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In The Know: Records Show DPS Sought Access To Bank Account, Routing Numbers For Card Reader Program

by | June 15th, 2016 | Posted in In The Know | Comments (0)

In The KnowIn The Know is your daily briefing on Oklahoma policy-related news. Inclusion of a story does not necessarily mean endorsement by the Oklahoma Policy Institute. Click here to subscribe to In The Know and see past editions.

Today In The News

Records Show DPS Sought Access To Bank Account, Routing Numbers For Card Reader Program: Officials with the Oklahoma Department of Public Safety sought access to peoples’ bank account and bank routing numbers as they negotiated a contract for a controversial debit card reader program, records obtained by the ACLU of Oklahoma show. In addition, other documents show that ERAD touted its relationship with the Oklahoma County District Attorney’s office and listed a controversial Illinois law enforcement official who was heavily involved in the Desert Snow/Black Asphalt firms as a reference for the program [ACLU Oklahoma]. The Oklahoma Highway Patrol on Tuesday resumed use of devices that read information on cards with magnetic strips [Tulsa World]. Advocates for civil asset forfeiture reform will ask Gov. Fallin to suspend use of the card readers until lawmakers can review them [NewsOK].

Corporate tax is big loser for Oklahoma in May: Oklahoma income tax refunds to wind power and other corporations exceeded what those businesses paid in income taxes last month, the Office of Management and Enterprise Services reported Tuesday. “The month of May saw multiple tax streams sucked dry by low oil prices and another blown away by wind incentives,” state Finance Secretary Preston Doerflinger said. “The state paid more to wind companies in May than the general fund netted from all other corporate income taxpayers combined. How messed up is that?” [NewsOK] The state gives income tax breaks to companies that pay no tax [Oklahoma Watch].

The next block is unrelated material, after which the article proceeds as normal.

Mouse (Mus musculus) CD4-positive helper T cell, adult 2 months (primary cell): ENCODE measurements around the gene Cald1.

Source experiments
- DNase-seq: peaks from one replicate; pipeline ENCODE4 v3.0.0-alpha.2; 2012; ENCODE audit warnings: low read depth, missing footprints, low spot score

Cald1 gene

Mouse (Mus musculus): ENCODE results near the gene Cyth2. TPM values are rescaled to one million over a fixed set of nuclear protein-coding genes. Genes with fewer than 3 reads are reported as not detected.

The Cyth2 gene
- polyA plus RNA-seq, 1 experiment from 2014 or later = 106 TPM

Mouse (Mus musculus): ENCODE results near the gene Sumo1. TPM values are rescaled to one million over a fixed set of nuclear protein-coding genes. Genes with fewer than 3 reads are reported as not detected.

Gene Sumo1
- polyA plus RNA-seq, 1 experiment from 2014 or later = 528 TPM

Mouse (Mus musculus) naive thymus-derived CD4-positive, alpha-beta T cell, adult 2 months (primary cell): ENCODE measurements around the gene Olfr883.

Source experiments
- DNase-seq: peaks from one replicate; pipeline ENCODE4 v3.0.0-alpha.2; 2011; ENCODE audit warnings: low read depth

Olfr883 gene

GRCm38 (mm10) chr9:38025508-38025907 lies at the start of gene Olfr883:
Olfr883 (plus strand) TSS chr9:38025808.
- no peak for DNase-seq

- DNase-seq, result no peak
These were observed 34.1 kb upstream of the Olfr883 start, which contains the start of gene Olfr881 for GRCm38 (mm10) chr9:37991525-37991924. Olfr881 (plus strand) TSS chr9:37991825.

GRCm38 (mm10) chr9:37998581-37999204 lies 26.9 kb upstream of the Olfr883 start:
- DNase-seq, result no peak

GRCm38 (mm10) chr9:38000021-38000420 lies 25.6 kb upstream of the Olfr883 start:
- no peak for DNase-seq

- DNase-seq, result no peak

Oklahoma public schools being shorted $16.3 million more in final month of fiscal year: The Oklahoma State Department of Education on Tuesday announced one last revenue shortfall in a devastating year for common education funding. The Common Education Technology Revolving Fund, one of six revenue sources used to fund the state aid funding formula in Oklahoma, came up $16.3 million short. That means local schools will see their June payments from the state — their final of the fiscal year — shorted once more [Tulsa World].

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Steps forward and back in criminal justice legislation this year

by | June 14th, 2016 | Posted in Blog, Criminal Justice | Comments (2)

The Oklahoma Legislature took some important steps on criminal justice reform in the 2016 session. This progress is the result of a collaborative effort by dozens of stakeholders to reduce penalties on low-level crimes and make alternative sentencing more accessible. Unfortunately, lawmakers’ longer track record of ratcheting up sentencing and expanding the criminal code was also on display this session.